It was a great lecture and definitely the funniest one I've been to. Before this, David Sirota's lecture at Powell's earlier this year was the best one I had been to (because he had a PowerPoint presentation). But its hard to beat a witty guy who is making it cool to be a nerd. I waited in line (a long, slow moving one). He was cool about it all. I saw a few people ahead of me request getting pictures taken with him (he did the one eyebrow lift for one pose). I thanked him for writing a book like this, even though I don't think of myself as a nerd. I told him that I had been to about 50 book signings / lectures at Powell's and that he was by far the funniest and best one yet. He made me a fan. One thing that he did during his lecture that the audience enjoyed was sing "The Pi song" which is simply all the numbers to the nth decimal. It was an impressive memory, though I can't vouch for any of it being correct. All in all, a great night.
So, what is a "nerd"? To be completely honest, people have categorized me as a "nerd" in high school, but I never felt that way. I did not like science at all and I did not like hanging out with those who were definitely known as "nerds". As Chris pointed out in his lecture, nerds can actually be quite vicious to other nerds. He said that he didn't mind getting insulted by a jock because the insults tended to be lame and ridiculous, but an insult from a nerd tended to get under his skin and just lodge itself in the brain for him to obsess over. He made a plea for nerds to not be mean to other nerds. But he also said that he didn't like being mean (or "douchey").
My social circle in junior high school and high school did tend to be other military "brats" and most of my friends did seem to prefer science and math classes (I was more into history and English). I played Dungeons and Dragons once but never really got into it (one year for Christmas, I got a James Bond role playing game, which was more my style). I was more into art and writing. I didn't fit in with the jocks and the popular kids. But I wasn't like those I considered the "nerds" who seemed to have no friends. I didn't get along with any of the nerd types I knew in school. I always thought of myself as outside the high school social structure. People did have trouble putting me into a convenient box. If anything, though, I think there is a consistent view of me as the writer / artist type. That has never changed. Does that make me a "nerd", though?
Wikipedia describes a "nerd" in part as:
Some nerds show a pronounced interest in subjects which others tend to find dull or boring, too complex and difficult to comprehend, or overly mature for their age, especially topics related to science, mathematics and technology. Conversely, nerds may show an interest in activities that are viewed by their peers as stupid and immature for their age, such as trading cards, comic books, television programs, films, role-playing games, video games, and other things relating to fantasy and science fiction. Nerds are often portrayed as physically unfit, and either obese or very thin. Nerds are also sometimes portrayed as having symptoms of obsessive-compulsive disorder such as showing extreme interest in rules. Comparisons to Asperger syndrome are common, due to the tendency to engage in intense, specific interests and to experience difficulty in social situations.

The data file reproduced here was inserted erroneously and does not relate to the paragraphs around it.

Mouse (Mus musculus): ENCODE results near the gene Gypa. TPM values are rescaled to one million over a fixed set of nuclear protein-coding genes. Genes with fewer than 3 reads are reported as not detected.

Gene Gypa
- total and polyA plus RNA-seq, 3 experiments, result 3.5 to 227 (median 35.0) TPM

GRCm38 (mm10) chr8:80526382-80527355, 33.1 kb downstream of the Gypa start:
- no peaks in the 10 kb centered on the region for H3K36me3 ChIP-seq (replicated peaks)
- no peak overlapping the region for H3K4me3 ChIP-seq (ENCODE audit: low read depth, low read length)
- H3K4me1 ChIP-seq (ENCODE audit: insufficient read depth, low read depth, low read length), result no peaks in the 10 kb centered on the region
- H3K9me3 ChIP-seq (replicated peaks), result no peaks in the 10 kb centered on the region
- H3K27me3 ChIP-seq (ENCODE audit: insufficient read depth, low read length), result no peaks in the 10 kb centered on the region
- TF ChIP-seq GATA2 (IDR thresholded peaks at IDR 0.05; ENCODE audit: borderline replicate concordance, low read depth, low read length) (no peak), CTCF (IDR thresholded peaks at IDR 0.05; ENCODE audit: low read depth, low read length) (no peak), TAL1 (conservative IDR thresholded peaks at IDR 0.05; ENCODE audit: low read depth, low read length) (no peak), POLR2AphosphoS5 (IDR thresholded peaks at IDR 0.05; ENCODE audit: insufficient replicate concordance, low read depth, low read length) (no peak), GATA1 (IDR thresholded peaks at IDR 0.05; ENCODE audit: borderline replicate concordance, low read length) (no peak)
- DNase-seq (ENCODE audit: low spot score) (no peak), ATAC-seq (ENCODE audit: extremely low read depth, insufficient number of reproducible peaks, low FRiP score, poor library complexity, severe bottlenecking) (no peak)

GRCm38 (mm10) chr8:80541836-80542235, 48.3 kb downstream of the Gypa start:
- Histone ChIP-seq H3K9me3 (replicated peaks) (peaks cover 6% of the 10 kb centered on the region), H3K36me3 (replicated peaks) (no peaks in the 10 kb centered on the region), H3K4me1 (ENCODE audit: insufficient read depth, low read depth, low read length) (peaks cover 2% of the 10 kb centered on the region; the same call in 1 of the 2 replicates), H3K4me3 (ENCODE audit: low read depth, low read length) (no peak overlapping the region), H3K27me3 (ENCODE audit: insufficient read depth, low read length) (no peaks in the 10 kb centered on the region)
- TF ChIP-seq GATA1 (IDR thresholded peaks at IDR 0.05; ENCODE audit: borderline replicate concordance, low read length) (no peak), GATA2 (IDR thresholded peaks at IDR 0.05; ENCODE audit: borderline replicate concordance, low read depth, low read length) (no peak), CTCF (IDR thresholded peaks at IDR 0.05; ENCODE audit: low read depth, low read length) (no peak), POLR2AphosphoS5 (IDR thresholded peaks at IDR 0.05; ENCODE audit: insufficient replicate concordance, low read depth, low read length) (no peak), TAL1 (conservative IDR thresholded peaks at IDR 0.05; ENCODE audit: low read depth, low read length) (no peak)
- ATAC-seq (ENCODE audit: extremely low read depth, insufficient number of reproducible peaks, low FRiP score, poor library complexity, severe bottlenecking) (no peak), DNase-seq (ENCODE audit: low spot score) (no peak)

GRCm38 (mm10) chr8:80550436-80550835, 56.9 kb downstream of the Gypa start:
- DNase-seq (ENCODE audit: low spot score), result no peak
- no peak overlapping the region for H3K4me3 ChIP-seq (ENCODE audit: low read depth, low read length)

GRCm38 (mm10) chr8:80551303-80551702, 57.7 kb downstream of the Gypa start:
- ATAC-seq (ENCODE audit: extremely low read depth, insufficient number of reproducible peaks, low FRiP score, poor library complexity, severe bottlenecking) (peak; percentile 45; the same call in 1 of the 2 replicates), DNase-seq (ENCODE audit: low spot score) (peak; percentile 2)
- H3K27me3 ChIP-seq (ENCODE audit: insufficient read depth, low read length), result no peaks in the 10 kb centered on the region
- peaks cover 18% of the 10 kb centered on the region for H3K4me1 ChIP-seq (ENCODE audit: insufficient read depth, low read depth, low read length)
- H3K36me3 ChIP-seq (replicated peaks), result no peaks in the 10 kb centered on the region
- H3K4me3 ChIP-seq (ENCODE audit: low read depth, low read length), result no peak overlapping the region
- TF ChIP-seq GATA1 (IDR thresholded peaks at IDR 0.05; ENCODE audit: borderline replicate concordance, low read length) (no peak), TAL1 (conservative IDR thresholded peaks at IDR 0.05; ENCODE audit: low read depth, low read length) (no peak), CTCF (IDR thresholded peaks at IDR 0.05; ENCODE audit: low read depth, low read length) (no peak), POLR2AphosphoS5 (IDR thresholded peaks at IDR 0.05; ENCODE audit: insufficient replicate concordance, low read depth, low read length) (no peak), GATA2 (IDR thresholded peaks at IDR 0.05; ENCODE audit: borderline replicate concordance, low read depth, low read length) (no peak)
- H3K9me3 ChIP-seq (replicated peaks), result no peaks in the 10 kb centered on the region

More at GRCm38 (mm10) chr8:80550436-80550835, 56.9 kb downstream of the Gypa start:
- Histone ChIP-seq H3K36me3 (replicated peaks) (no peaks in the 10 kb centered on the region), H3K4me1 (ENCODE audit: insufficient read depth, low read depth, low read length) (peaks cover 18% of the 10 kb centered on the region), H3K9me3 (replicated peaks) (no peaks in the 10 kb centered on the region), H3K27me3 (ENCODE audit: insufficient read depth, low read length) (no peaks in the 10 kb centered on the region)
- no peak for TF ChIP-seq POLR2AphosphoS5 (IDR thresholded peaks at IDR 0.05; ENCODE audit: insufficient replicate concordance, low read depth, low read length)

Particularly in the case of males, nerds may be perceived as being uninterested in traditionally masculine activities such as sports (either participating in or following) or "locker room talk".
Ah hell. I guess I am a "nerd." I hate that word, though. Geek sounds better to me. Yeah, I'll confess to being a geek. But it is interesting that nerds seem to be into science fiction and fantasy when it comes to movies and books, while I've always been more grounded and prefer reality (especially with regards to history). I don't own any video games, either, because I find them to be a colossal waste of time. I know how addicting they are and I much prefer to use my time learning. If any character from a movie resembles me, I'd say it would be the robot Number 5 from Short Circuit (when he reads books like crazy and demands "more input!"). Yeah, I realize the irony. I just compared myself to a character in a science fiction movie!
Though the Wikipedia article does define me in part (I don't watch or follow sports either, but I do enjoy watching the Winter and Summer Olympics, and the World Cup), I long for the day when we don't need these labels that are the relic of the superficial adolescent world. In fact, as much as I love the concept of reincarnation and plan to keep on reincarnating, the worst part of the life experience is enduring the superficial world of high school. I wish there was a way to end the shallow categories of people. I knew smart kids who were part of the cool and popular crowd. I knew jocks who were intelligent and nice to the outcasts. There is no fine line.
If there is a term that I embrace, though, it would be "Bohemian." I love the vibe of that word and all it implies. Yes, I am a Bohemian (not a nerd). And I don't give a shit what the popular kids think of me. A shallowness of mind is punishment.
Below is a video clip of Chris Hardwick during his Singled Out days in the mid-1990s. Enjoy! And check out his book, The Nerdist Way.